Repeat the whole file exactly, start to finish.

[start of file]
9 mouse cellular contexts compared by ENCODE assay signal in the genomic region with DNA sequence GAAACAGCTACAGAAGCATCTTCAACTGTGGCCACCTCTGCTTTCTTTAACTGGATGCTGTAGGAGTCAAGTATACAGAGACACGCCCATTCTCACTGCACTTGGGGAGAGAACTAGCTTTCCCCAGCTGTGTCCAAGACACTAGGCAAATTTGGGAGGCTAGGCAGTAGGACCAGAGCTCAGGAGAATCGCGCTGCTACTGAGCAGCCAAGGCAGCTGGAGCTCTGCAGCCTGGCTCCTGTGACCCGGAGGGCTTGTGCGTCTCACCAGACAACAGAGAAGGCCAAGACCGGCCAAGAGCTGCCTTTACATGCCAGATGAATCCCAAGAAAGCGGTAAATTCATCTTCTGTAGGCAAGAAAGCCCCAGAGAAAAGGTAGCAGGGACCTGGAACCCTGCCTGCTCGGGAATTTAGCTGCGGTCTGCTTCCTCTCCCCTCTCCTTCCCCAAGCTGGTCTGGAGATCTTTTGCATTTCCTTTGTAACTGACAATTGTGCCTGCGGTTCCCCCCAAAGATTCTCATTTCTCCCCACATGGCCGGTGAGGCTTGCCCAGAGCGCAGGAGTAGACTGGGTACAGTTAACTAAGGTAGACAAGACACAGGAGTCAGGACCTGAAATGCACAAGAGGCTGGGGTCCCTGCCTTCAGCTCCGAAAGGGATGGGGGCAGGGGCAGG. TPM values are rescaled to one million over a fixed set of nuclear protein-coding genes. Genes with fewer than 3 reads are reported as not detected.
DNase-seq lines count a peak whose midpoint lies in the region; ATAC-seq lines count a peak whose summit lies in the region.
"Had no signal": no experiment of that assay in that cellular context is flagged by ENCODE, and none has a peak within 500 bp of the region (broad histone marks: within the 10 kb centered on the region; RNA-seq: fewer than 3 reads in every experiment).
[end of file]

9 mouse cellular contexts compared by ENCODE assay signal in the genomic region with DNA sequence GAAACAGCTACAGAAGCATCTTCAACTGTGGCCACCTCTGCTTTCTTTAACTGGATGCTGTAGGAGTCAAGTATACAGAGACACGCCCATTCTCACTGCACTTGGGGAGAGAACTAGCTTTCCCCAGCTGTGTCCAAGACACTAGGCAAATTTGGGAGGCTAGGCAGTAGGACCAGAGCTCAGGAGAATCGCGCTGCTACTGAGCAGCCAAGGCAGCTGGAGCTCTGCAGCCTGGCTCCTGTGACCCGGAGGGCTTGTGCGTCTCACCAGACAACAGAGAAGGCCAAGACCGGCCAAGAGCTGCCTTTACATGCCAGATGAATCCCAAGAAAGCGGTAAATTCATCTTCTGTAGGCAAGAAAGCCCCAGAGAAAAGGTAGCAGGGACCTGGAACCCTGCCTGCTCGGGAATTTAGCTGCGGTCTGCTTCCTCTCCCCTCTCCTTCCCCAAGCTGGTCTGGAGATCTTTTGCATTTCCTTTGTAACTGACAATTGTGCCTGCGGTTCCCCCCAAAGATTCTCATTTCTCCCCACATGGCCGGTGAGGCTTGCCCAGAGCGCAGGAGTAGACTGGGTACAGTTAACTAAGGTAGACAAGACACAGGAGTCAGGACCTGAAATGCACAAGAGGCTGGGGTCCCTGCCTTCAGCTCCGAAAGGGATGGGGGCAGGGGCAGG. TPM values are rescaled to one million over a fixed set of nuclear protein-coding genes. Genes with fewer than 3 reads are reported as not detected.
DNase-seq lines count a peak whose midpoint lies in the region; ATAC-seq lines count a peak whose summit lies in the region.
"Had no signal": no experiment of that assay in that cellular context is flagged by ENCODE, and none has a peak within 500 bp of the region (broad histone marks: within the 10 kb centered on the region; RNA-seq: fewer than 3 reads in every experiment).